Games for babies and toddlers

Children don't just play for the fun of it - play is essential for their development.

It might sound like an exaggeration, but to a large extent, it's through play that a child gets to know itself and the world. Which is why it's best if a child has the chance to both play freely and with others.

Here are some of the benefits of play
• Playing reinforces self-confidence.
• Playing with your parents establishes a bond and a contact.
• Social skills are developed during play.
• Play contributes to language development.
• Play stimulates creativity and fantasy.
• Basic and more advanced motor skills are developed during play.
• Play helps a child to express and understand their feelings, like happiness, anger and fear, and discover how these feelings affect others.

11 game ideas for babies and young children
It is possible to play games with very young children. Children are good at demonstrating what they need, like or are scared of. Learn and get a feel for what your child likes, soon you will find a wonderful and sometimes vital world of playtime together.

• Play with soft materials
Gather together materials that are soft and lovely to touch. Lay your baby on their back in a secure spot. Then stroke their bare tummy with the soft material. Let your baby feel the material with their hands, look at it and perhaps pop it in their mouth if it's completely safe.

• Play with different smells
Sit your baby on your knee and place various natural smells under their nose, like spices and fruits. Pay attention. If your baby turns its nose up, the smell might be a bit too strong. But it might also be an exciting experience, in small doses.

• Copy facial expressions and movements
Babies learn to copy people's facial expressions when they're just a few weeks old. This is an exciting game for a little baby, and it also strengthens the bond between you, and develops their recognition skills.

• Dancing games
When your baby is really tiny, you can dance about with them in your arms. Make sure you protect and support their neck and head. You can also lie down with your baby on your tummy, carefully swaying to the music.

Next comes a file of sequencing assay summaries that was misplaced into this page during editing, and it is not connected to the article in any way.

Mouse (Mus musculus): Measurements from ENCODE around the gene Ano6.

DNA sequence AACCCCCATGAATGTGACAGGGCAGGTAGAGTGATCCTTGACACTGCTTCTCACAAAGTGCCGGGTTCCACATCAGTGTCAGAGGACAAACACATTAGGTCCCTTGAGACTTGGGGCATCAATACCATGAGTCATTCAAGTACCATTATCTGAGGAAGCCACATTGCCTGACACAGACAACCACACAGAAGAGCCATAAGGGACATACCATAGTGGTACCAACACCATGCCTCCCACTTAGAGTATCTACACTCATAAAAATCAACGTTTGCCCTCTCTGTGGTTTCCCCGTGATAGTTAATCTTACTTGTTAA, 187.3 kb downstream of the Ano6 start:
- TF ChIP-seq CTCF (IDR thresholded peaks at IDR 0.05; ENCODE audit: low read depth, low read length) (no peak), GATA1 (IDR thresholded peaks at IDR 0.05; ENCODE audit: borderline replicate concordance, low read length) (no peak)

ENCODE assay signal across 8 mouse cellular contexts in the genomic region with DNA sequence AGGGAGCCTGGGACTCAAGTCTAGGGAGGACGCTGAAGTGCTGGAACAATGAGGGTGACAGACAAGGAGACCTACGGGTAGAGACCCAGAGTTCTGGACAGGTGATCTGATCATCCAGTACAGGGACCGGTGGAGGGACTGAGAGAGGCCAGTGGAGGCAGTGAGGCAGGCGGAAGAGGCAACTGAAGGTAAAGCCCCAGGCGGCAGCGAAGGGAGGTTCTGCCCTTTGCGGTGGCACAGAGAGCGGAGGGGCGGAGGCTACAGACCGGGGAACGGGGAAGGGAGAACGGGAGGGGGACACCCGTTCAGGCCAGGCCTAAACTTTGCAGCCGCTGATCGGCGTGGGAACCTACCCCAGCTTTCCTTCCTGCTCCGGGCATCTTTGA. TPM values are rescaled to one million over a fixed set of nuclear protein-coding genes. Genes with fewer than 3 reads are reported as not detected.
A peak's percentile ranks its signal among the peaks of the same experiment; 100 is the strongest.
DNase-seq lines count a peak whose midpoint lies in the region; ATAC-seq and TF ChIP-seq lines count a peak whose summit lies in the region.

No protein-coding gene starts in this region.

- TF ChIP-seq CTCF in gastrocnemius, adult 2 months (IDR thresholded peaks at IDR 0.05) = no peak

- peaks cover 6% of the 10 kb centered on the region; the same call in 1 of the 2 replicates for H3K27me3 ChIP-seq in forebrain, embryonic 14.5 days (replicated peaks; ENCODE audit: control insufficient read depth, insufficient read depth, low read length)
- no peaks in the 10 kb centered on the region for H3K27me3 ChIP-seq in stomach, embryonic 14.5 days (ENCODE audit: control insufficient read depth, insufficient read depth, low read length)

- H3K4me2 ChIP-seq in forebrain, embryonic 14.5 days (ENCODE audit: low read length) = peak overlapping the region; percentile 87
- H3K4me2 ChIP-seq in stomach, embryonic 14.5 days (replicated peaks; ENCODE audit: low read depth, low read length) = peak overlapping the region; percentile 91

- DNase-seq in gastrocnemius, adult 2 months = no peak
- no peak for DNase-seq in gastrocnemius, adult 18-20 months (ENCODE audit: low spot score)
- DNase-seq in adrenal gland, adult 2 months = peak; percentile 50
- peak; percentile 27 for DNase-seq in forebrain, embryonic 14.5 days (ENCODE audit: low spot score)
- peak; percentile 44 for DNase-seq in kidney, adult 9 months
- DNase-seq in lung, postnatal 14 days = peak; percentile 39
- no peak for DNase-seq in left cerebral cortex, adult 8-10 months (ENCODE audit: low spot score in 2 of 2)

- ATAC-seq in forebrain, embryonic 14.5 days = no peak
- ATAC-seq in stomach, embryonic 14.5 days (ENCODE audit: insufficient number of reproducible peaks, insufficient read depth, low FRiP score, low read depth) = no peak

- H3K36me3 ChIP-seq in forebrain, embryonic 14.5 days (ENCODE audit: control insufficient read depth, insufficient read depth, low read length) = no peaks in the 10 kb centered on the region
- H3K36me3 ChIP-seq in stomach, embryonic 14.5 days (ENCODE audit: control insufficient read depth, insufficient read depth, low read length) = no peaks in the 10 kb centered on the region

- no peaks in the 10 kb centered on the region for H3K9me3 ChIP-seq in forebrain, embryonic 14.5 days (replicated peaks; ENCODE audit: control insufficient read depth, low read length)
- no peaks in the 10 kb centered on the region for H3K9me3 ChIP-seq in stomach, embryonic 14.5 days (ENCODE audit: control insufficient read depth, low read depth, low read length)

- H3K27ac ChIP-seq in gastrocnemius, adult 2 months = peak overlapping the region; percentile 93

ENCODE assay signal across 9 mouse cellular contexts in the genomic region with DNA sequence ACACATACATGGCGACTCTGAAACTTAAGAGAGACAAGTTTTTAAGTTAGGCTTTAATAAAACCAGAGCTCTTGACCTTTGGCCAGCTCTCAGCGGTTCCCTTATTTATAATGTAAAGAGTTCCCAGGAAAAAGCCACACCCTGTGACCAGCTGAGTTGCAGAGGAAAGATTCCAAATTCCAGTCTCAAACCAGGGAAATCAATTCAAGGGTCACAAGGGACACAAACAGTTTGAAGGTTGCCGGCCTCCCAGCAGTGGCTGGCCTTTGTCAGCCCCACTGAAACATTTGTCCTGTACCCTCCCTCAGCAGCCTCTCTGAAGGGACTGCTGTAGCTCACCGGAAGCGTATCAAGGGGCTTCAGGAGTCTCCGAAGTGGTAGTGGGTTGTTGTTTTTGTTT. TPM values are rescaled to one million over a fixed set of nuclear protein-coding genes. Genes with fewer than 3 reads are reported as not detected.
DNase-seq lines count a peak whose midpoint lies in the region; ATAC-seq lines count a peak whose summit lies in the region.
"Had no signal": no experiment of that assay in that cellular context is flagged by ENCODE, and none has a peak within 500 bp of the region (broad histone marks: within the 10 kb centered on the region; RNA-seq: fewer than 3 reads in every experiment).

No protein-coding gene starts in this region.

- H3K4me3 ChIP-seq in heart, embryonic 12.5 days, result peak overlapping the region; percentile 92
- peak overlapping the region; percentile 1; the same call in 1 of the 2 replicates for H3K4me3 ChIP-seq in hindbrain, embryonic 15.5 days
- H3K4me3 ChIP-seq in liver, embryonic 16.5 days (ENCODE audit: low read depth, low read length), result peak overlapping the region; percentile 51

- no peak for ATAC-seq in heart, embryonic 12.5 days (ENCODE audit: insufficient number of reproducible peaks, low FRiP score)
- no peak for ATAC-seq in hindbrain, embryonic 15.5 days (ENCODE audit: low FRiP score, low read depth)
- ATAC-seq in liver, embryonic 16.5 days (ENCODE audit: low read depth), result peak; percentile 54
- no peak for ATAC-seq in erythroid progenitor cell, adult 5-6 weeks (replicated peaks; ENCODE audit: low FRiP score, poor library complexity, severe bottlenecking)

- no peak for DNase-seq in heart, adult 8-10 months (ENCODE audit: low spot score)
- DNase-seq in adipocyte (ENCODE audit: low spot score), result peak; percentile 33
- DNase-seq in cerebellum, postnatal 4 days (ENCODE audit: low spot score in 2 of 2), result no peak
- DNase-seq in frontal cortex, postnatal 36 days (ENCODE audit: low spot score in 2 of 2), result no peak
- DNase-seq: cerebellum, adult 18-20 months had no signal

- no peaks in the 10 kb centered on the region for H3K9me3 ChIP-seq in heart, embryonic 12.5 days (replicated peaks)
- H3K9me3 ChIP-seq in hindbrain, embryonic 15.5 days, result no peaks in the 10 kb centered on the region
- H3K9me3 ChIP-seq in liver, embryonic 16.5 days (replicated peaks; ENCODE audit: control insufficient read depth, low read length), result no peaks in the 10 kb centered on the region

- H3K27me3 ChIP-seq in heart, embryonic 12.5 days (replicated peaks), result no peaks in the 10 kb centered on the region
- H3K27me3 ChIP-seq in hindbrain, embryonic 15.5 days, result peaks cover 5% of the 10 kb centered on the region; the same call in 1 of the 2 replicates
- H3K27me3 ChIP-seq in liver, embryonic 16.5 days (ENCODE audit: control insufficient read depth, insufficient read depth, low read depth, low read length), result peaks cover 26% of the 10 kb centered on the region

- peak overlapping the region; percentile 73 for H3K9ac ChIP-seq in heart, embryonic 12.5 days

• Where's the sound?
Rattle something and let your child turn their head towards the sound. Praise your child when they find it with their eyes.

• Fun sounds
Rustle some paper, whistle, rattle a rattle, drum on something hollow. Show them that different exciting new sounds are fun.

• Sounds from the mouth
Make kissing, farting and other sounds with your mouth. Experiment with what feels right for you. Perhaps you'll be rewarded with a smile or a laugh. 

• Peekaboo
Every young child's favourite game. All you have to do is make eye contact, duck behind something for a really brief moment and then pop up again, saying peekaboo in a happy, calm voice.

• Grip and let go
Give your baby something to hold. When he or she lets go, you pick it up and give it back to them. After a while your child will understand and it'll be into a fun game you can do together, again and again and again. 

• Singing
Sing to your child or play nursery rhymes. Music makes almost all children happy. It's exciting to watch and learn which music your child likes. Perhaps they have the same taste in music as you, perhaps it's completely different.

• Body awareness, language and games
Lift your child up onto your lap and touch the different bits of their body and tell them what they're called.
Point at your baby's nose and then your own. Take your baby's hand and point it at your own nose and then at your baby's nose. Plant a kiss on the different bits of their body and tell them what they're called.

More articles on playing and friendship
Safe toys
Indoor games ideas
Language games
The route to friendship
Fun and games together

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